ET4260 Microsystem integration
Basically, the Microsystem is a complete instrument on a chip (also known as MEMS). The challenges associated with the integration of the transducer and circuits into a single-chip integrated system are more than compensated by the opportunities this concept offers in a wide range of applications.
Firstly, the general issues related to system structure are discussed within the context of a microsystem. Secondly, approaches for multi-domain modeling are discussed in the broad perspective of mechanics, including various transduction mechanisms such as electrostatics and piezoelectrics, wave propagation and electromagnetics. Finally, the transduction concepts are extended to sensors and microsystems. Throughout the course, the software package COMSOL is introduced and used in several tutorials and final project. Only ~12 lecture hours are programmed in this course. The emphasis is on the subsequent project that involves the analysis or design of a microsystem.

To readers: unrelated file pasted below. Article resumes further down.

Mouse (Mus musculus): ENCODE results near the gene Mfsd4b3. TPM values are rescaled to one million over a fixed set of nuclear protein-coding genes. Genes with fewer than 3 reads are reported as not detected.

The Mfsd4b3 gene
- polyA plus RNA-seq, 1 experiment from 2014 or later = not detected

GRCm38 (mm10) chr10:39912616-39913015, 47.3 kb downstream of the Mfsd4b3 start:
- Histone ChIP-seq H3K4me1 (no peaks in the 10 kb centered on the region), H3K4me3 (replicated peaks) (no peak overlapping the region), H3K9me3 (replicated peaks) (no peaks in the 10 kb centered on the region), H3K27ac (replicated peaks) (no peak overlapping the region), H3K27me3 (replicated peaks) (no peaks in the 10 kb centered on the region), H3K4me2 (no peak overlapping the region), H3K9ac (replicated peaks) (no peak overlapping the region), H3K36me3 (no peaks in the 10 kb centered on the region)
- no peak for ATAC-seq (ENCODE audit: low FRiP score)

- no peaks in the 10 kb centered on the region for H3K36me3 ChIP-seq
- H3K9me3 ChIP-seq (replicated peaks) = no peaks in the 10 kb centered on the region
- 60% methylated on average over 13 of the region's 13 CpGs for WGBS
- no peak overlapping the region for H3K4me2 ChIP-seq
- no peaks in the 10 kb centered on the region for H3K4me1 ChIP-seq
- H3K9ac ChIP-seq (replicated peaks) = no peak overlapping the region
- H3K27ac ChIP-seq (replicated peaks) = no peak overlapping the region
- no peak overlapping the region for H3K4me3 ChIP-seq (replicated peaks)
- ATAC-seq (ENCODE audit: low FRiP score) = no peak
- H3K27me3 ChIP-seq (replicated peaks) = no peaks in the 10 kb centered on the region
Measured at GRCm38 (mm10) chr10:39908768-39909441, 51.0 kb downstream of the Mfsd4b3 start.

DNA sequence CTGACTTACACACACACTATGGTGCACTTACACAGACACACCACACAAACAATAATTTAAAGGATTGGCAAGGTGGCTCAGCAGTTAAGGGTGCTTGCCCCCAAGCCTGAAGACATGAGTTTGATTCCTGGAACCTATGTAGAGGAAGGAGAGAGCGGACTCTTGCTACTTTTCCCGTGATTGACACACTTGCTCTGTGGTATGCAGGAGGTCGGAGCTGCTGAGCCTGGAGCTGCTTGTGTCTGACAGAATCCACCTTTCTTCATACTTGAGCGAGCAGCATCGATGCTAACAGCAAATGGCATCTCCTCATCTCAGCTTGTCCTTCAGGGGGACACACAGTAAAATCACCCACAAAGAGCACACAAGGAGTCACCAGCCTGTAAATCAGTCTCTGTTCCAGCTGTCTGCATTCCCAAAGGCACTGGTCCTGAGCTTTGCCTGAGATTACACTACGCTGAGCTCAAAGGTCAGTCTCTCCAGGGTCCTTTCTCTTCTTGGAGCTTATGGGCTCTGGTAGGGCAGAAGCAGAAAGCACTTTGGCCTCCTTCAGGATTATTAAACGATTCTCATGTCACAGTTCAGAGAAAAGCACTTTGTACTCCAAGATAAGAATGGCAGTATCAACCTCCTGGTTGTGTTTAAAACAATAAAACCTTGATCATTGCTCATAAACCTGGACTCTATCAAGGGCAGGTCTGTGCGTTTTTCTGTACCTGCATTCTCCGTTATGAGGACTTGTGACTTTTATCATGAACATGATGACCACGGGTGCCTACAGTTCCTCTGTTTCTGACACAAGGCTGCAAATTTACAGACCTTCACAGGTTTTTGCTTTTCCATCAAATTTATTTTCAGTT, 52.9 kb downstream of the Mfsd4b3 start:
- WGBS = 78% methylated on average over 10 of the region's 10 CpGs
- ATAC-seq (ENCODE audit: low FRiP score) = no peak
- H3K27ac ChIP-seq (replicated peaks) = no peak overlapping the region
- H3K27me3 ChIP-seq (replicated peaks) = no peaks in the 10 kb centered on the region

By the end of the course, you will be able to:
- Identify parts of microsystems and their function.
- Identify equations that govern the behaviour of different microsystem components, from different domains of physics.
- Use electrical domain models for multidomain microsystems.
- Use the finite element method (FEM) to model multidomain microsystems, using Comsol.
- Analyze the dynamic behaviour of linear microsystems.
- Build models for systems involving new domains of physics, using both electrical domain modelling and FEM.
This year the course is being taught by 3 new tenure trackers (Dr. Tomas Manzaneque, Dr. Karen Dowling, and Dr. Filipe Arroyo Cardoso) with new assignments and re-vamped lecture materials!
dr. Tomás Manzaneque
Microsystems, piezoelectric devices, ultrasound transducers, resonant sensors, acoustic devices.
dr. Filipe Arroyo Cardoso
Sensors & actuators physics, micro- & nano-fabrication, material science, CMOS monolithic integration of different technologies. Main applications: biosensors for Lab-on-a-Chip, implantable, wearable devices.
dr. Karen Dowling
Wide-bandgap Electronics: Sensors, MEMS, and Power Devices
Last modified: 2023-04-13